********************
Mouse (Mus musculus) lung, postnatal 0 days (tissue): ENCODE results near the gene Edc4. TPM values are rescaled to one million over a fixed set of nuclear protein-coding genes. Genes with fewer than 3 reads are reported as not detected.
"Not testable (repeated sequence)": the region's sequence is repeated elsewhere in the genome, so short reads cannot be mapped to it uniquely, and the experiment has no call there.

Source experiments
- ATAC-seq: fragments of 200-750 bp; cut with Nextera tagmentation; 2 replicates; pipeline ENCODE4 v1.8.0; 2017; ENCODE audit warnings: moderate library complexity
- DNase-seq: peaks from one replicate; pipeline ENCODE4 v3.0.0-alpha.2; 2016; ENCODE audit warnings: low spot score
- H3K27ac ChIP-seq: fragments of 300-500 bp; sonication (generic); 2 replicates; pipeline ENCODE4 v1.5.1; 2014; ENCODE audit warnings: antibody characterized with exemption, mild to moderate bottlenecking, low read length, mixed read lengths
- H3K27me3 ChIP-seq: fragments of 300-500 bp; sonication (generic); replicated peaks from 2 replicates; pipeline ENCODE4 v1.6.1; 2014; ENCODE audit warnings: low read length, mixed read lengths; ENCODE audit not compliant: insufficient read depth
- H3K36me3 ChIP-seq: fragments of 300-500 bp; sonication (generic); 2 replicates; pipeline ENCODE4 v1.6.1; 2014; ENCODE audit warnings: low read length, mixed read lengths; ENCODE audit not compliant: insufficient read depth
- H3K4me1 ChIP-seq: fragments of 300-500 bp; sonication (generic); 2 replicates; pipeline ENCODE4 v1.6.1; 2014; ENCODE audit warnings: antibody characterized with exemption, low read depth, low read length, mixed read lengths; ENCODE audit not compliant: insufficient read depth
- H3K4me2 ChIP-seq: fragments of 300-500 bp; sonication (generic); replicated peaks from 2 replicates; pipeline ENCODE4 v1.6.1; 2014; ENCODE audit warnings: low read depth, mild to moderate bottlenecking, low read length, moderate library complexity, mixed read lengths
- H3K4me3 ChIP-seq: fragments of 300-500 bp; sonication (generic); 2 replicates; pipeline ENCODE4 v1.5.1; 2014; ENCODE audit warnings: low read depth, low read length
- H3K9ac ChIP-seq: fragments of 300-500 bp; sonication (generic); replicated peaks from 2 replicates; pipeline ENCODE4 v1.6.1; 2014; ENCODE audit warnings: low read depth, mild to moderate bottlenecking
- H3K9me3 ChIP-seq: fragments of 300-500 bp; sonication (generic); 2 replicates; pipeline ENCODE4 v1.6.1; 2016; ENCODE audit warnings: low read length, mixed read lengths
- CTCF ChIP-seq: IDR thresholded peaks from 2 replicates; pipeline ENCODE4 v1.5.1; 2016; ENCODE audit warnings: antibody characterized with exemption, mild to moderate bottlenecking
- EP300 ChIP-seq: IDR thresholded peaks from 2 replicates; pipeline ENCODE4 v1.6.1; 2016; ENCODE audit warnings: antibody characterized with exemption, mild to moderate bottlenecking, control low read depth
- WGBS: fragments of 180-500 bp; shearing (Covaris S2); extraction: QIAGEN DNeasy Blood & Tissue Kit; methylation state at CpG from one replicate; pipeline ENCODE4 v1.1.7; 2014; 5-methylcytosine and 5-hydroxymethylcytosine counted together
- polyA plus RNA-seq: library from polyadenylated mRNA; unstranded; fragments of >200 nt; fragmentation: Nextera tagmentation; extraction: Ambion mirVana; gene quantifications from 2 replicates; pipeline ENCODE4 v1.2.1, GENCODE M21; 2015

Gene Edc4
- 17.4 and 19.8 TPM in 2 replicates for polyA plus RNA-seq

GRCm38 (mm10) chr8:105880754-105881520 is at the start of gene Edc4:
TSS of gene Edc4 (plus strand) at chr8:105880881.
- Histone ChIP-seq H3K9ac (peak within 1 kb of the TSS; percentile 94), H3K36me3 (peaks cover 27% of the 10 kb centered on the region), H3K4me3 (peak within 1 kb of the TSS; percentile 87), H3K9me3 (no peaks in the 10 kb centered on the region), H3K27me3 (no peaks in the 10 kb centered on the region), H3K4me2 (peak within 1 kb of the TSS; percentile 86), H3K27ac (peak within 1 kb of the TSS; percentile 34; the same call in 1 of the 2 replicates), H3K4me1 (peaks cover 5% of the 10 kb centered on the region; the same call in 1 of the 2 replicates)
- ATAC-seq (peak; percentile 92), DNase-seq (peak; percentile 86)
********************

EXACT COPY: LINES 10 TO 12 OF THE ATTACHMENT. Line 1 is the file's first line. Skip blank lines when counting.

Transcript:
- H3K4me2 ChIP-seq: fragments of 300-500 bp; sonication (generic); replicated peaks from 2 replicates; pipeline ENCODE4 v1.6.1; 2014; ENCODE audit warnings: low read depth, mild to moderate bottlenecking, low read length, moderate library complexity, mixed read lengths
- H3K4me3 ChIP-seq: fragments of 300-500 bp; sonication (generic); 2 replicates; pipeline ENCODE4 v1.5.1; 2014; ENCODE audit warnings: low read depth, low read length
- H3K9ac ChIP-seq: fragments of 300-500 bp; sonication (generic); replicated peaks from 2 replicates; pipeline ENCODE4 v1.6.1; 2014; ENCODE audit warnings: low read depth, mild to moderate bottlenecking